“You need to take this seriously, brother,” he said after his blunt blade connected particularly painfully with Hjalmar’s arm.
“Why? It’s just me and you,” grinned Hjalmar, trying to enjoy the spar. He did not want his final memory of his brother to be that of anger.
“When you fight for real, your opponent won’t be so lenient,” said Ansgar through gritted teeth.
“Lucky we’re not fighting for real, eh?” retorted Hjalmar, and put his blade down. “Okay, I think that is enough for today. Shall we drink some mead together by the fireplace?”
Ansgar looked at the sky, judging the time by the sun’s location. “I still have another hour and a half to go. Another time, perhaps. And try to take our next fight more seriously, please.”
“I shall try, little brother,” said Hjalmar, proffering his hand, which Ansgar smacked away. “Goodbye, Vincent,” he nodded in the castellan’s direction, and then headed back to the castle.
Approaching his mother’s personal daytime chambers, which were separate to his parents’ bedchamber, he took note of the guard. It was the Captain of the Royal Guards himself, Theodore. He was a tall and stocky man with short blonde hair and a scar across his face; the result of his younger days as a frontline soldier, Hjalmar had heard.
“Good morning, Prince Hjalmar,” nodded the Captain.
“Quite the morning, right?” said Hjalmar, wondering why the weather was the first topic of conversation he went to. Conversations about the weather always bored Hjalmar; it was the talk people had when they had nothing else to say. “I presume my mother is in?”
“Ja, go right ahead, my prince,” said Theodore, stepping aside.
His mother was, as usual, drinking wine by the fireplace. She looked up and smiled when her eldest walked in. The queen did not often spend time with the king, apart from at mealtimes and during the night. Hjalmar often felt sorry for her.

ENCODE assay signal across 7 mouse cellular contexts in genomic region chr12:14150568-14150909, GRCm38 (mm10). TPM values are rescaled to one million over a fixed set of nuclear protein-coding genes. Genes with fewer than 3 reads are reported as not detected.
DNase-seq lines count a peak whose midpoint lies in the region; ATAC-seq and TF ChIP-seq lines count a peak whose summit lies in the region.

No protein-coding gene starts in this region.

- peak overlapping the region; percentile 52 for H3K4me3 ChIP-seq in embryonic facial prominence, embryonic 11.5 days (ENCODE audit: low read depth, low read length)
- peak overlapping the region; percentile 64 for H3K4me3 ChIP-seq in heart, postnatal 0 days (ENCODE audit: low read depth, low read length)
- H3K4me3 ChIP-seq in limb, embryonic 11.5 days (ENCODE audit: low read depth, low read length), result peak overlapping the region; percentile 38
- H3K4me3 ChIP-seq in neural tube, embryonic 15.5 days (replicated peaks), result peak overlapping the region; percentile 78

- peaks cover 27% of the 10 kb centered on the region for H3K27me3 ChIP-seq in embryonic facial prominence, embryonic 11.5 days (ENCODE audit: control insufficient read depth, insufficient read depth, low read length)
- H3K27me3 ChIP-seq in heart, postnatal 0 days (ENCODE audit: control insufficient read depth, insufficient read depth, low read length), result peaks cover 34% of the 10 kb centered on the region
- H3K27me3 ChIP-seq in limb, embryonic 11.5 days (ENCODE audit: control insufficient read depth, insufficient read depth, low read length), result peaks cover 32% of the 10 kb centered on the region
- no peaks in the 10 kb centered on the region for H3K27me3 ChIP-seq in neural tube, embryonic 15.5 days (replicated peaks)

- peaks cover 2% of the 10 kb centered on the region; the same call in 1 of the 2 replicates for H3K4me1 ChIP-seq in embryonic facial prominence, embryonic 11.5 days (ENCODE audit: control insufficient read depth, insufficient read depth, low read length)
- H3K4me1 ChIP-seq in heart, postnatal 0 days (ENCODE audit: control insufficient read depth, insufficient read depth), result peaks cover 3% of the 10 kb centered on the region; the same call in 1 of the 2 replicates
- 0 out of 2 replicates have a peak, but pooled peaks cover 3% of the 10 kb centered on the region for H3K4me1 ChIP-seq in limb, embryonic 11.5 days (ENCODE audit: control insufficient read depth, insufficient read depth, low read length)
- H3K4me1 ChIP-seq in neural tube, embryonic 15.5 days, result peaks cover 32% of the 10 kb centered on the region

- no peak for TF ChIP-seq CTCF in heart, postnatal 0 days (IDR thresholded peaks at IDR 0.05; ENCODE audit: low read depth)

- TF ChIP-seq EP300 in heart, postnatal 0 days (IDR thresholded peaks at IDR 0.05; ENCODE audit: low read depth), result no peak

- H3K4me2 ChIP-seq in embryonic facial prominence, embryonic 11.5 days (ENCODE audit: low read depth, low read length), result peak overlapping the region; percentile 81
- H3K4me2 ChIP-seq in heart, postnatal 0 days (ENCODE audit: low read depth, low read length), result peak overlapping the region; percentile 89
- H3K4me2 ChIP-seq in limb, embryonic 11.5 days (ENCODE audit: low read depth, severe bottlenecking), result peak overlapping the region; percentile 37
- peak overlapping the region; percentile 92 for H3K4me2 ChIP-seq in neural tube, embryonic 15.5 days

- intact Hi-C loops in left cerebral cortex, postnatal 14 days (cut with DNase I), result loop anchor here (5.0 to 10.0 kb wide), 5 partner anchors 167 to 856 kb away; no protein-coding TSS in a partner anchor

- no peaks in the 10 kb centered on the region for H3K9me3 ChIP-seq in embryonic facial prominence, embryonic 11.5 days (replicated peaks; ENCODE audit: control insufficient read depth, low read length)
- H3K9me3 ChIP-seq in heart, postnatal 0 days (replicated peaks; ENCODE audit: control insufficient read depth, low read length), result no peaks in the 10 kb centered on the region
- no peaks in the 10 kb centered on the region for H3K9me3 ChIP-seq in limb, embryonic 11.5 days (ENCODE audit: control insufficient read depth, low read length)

“Good day, Mother,” he said. “What wine is that?”
“I had it imported from the Jade Isles,” she said, gesturing for her son to sit down. “To what do I owe this pleasure?”
“I just wanted to see you, Mother,” said Hjalmar, knowing his mother would think this a lie.
“You saw me at breakfast, and you will again at dinner,” commented the queen. It was not an antagonistic statement, rather a probe seeped in curiosity.
She studied him silently, and then took another sip of wine. Hjalmar felt the familiar stab of pity for his mother. It was widely known in the castle that the king and queen’s marriage was loveless – it had been a political marriage set up by Hjalmar’s grandfather, King Holger. Brigetta had done her duty by producing an heir, a spare, and a daughter to marry off into future political alliances. Hjalmar often wondered how unhappy his mother was with her life, and whether she might have turned out differently were she allowed to marry for love. It was one of the reasons that spurned him on to elope with Lina. I will not turn out like my parents, he had constantly reminded himself over the past few months.
“Very well,” she said at last. “Have you spent time with your siblings today too?”
“Yes, I have seen them both,” said Hjalmar, eyeing up the wine. “Cicila is with her handmaidens. Ansgar is continuing his attempt to be the mightiest swordsman the realm has ever seen.”